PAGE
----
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  • Lori K Walters

BEing in the Contradictions of Parenting Teens and Young Adults

Updated: Jun 14

Early morning sunlight through tall grasses

I've been thinking about the polarities of parenting and how I can hold the contradictions I feel in myself, especially in how I interact with my kids in their teens or twenties.

What contradictions?

Things like how we are giving them space to make their own mistakes and, at the same time, we are faithful border collies herding them away from dangers. Or the way we reject the changes in them and their new behaviors and, with the next breath, fully accept who they are and who they are becoming.

Parenting teens and young adults is full of contradictions. Holding these inconsistencies can be confusing, for sure, and pull us off our center. And sometimes it feels like there’s something about the way we are parenting that needs to be fixed or righted. An internal voice might be saying you should be more ‘this’ or better at ‘that’. If you’re hearing that voice, please nod at it and keep going forward.

It’s important that, while we are aspiring to be excellent parents, we also recognize that inconsistencies come with the job:

We will worry about their futures AND we will be full of faith in the life that they’re creating.

We will be air traffic controllers on alert for bad weather AND we will bask in their growth in the sun.

We are irritable and impatient AND we are approachable and trustworthy.

We are pushing them away with our yelling or silence AND we are holding them close, soothing their doubts and letting them rest in our love.

The human journey is full of paradox, especially for the learning, evolving parent. So, on this Solstice, I’m offering you two types of practices to support you on being with the very real contradictions of being a parent and releasing the part that is expecting and striving for perfect harmony and clarity. You might be drawn to one of these in particular, or you might do both.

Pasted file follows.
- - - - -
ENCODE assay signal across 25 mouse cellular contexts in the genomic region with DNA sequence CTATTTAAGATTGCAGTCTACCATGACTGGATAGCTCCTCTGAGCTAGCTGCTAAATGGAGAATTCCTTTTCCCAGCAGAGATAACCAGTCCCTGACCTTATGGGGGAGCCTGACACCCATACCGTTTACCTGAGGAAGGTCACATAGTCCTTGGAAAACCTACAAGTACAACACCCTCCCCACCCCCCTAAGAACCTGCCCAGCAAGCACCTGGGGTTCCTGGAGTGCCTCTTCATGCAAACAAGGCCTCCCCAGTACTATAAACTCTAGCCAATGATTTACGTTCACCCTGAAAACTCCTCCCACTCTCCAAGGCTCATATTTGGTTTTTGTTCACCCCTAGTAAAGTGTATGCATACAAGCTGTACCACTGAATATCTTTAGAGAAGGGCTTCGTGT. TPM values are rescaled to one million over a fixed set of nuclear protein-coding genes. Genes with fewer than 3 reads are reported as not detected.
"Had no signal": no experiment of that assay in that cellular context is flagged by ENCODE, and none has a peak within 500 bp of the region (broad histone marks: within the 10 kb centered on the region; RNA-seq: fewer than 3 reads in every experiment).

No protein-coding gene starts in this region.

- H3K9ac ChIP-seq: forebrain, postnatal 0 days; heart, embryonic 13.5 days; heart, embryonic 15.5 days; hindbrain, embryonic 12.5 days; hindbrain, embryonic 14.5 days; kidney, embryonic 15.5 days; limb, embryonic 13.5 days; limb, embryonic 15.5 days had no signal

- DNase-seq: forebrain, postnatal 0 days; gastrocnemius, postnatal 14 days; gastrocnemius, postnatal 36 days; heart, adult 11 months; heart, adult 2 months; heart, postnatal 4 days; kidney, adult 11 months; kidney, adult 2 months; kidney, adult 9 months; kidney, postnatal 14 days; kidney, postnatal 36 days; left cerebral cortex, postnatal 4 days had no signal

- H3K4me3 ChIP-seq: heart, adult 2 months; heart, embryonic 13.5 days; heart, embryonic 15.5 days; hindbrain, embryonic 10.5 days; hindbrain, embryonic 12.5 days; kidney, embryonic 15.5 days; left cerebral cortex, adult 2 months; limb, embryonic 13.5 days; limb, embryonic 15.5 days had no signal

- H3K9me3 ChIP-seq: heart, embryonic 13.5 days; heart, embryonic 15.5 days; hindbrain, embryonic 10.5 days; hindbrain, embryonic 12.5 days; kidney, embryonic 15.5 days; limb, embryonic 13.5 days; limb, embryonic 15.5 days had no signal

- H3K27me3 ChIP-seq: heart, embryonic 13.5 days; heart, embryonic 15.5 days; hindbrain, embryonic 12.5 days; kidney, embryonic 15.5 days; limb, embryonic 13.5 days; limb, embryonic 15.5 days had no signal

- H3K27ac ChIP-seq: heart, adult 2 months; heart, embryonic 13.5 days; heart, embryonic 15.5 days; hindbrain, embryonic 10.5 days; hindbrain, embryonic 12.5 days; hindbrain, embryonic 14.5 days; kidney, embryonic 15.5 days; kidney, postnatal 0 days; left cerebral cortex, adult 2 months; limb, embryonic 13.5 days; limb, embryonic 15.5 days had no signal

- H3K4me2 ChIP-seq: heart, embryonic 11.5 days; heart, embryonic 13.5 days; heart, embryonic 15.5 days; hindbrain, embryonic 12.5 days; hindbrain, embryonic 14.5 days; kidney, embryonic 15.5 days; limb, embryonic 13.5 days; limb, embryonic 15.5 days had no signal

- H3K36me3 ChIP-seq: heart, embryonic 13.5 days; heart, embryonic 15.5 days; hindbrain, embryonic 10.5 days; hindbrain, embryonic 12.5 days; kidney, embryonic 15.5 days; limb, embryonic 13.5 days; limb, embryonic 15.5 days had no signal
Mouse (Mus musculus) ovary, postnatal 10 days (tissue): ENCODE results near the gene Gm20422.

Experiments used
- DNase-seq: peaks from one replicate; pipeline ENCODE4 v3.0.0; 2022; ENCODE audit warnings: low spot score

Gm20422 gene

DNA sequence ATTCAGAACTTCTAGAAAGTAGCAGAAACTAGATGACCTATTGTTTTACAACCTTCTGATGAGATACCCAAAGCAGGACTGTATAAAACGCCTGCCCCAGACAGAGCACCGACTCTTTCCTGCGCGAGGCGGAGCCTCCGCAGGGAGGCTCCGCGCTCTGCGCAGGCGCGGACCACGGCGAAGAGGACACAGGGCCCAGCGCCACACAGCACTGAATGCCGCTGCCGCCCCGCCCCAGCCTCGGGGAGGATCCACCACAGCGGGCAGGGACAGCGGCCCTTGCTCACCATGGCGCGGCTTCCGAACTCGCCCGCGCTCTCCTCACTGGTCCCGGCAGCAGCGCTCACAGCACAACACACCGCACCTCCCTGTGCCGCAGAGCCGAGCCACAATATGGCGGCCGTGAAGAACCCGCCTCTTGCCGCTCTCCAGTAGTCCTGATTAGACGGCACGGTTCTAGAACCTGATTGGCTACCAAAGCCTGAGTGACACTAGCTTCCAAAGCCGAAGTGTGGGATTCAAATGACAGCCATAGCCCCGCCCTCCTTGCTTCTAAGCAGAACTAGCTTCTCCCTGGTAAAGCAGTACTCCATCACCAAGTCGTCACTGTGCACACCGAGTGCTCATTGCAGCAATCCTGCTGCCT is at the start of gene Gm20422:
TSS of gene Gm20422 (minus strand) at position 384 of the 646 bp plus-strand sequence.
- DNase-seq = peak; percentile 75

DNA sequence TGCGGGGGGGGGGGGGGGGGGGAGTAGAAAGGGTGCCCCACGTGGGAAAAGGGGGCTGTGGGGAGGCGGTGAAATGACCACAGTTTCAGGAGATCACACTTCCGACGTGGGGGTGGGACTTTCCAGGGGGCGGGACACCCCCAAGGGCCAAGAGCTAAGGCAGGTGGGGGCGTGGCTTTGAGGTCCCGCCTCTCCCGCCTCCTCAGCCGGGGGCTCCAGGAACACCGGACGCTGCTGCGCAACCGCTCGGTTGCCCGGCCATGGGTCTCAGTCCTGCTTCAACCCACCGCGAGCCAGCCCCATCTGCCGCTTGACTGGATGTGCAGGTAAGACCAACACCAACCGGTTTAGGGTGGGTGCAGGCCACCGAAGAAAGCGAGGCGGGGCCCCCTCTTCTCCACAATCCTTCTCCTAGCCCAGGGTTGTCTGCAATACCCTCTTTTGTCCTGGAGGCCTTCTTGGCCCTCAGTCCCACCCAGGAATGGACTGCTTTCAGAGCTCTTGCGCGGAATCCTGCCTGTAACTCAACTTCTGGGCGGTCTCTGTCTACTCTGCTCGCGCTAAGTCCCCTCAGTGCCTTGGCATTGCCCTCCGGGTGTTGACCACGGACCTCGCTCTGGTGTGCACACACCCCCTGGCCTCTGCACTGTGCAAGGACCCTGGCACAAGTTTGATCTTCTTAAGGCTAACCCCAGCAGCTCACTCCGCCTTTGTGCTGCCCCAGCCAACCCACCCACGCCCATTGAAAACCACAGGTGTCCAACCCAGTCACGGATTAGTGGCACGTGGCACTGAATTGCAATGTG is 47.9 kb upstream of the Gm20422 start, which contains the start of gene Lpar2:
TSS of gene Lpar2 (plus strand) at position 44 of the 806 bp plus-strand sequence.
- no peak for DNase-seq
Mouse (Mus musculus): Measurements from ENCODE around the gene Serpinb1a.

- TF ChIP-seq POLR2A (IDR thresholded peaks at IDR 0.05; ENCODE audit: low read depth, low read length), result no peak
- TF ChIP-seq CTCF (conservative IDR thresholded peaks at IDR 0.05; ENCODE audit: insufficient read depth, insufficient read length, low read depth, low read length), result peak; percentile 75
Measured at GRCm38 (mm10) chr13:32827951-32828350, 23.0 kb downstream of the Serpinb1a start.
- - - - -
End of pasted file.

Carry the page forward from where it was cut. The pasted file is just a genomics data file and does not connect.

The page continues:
Reflective Writing

You’ll need paper and pencil, and maybe some coloured pens, if you like.

Identify a topic or behaviour that feels like it’s either/or for you. It might be a choice that feels difficult because neither of the options feels quite right. It might be one of your values that often grates against another. Or two of your behaviors that feel in opposition to each other. Choose your focus for this exercise.

Draw and label the two extremities. It may look like two columns, two shapes, whatever represents the polarity to you.

The next step is describing what lies at each end. What are the obvious pros and cons? How do they benefit/ harm you? What do these options mean to you? Allow you pencil to write anything that arises, no filters, just raw ideas and impressions.

What would it feel like if you chose A and let go of B? What’s comfortable and uncomfortable about this prospect? What are you assuming would happen? Repeat this, choosing B and letting go of A. Continue until your investigation feels complete.

Next, reflect upon these questions: